Automated External Defibrillators Inaccessible to More than Half of Nearby Cardiac Arrests in Public Locations during Evening, Nighttime and Weekends
Background—Despite wide dissemination, use of automated external defibrillators (AEDs) in community settings is limited. We assessed how AED accessibility affected coverage of cardiac arrests in public locations.
Methods and Results—We identified cardiac arrests in public locations (1994-2011) in terms of location and time and viewed these in relation to the location and accessibility of all AEDs linked to the Emergency Dispatch Center as of December 31, 2011, in Copenhagen, Denmark. AED coverage of cardiac arrests was defined as cardiac arrests within 100m (109.4yd) of an AED: 1) irrespective of AED accessibility, and 2) accessible at the time of cardiac arrest. Daytime, evening and nighttime were defined as 08:00-15:59, 16:00-23:59, and 00:00-07:59, respectively. Of 1864 cardiac arrests in public locations, 61.8% (n=1152) occurred during the evening, nighttime or weekends. Of 552 registered AEDs, 9.1% (n=50) were accessible at all hours, and 96.4% (n=532) during daytime, all weekdays. Irrespective of AED accessibility, 28.8% (537/1864) of all cardiac arrests were covered by an AED. Limited AED accessibility decreased coverage of cardiac arrests by 4.1% (9/217) during daytime on weekdays, and by 53.4% (171/320) during the evening, nighttime and weekends.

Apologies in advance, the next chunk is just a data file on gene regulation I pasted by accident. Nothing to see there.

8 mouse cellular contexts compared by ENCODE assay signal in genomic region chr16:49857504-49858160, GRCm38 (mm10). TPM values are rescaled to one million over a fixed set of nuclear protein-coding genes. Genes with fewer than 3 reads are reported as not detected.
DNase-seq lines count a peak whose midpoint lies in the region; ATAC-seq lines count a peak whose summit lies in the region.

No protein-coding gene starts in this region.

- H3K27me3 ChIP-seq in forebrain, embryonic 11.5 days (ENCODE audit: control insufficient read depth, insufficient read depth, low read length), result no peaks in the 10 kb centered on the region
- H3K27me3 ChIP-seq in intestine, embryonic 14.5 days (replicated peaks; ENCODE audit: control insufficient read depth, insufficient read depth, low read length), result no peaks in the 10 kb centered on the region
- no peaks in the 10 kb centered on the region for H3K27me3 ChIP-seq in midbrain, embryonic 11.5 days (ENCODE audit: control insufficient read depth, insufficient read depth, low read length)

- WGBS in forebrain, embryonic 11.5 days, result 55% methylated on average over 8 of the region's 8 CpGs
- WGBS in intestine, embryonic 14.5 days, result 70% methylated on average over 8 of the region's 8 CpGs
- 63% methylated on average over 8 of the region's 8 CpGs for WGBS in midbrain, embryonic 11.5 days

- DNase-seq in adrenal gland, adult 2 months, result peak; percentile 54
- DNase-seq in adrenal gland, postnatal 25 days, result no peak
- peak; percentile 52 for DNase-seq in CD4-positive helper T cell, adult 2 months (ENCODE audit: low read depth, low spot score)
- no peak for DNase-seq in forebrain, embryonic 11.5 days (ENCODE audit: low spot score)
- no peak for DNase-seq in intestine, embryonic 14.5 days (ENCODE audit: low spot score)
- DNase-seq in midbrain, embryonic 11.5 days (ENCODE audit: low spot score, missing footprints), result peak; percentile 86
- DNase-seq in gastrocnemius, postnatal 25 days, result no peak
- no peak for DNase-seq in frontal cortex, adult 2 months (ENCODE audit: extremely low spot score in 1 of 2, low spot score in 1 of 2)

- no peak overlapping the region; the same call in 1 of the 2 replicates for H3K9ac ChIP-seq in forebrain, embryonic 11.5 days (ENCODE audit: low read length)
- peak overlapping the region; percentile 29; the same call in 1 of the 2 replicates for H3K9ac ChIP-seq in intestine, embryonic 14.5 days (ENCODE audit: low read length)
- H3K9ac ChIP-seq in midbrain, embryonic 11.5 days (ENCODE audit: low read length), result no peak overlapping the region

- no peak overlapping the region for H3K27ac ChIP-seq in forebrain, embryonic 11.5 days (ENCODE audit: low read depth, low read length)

Conclusions—Limited AED accessibility at the time of cardiac arrest decreased AED coverage by 53.4% during the evening, nighttime and weekends, which is when 61.8% of all cardiac arrests in public locations occurred. Thus, not only strategic placement but also uninterrupted AED accessibility warrants attention if public access defibrillation is to improve survival after out-of-hospital cardiac arrest.
- cardiopulmonary resuscitation
- cardiac arrest
- automated external defibrillator
- Received April 15, 2013.
- Revision received June 26, 2013.
- Accepted August 30, 2013.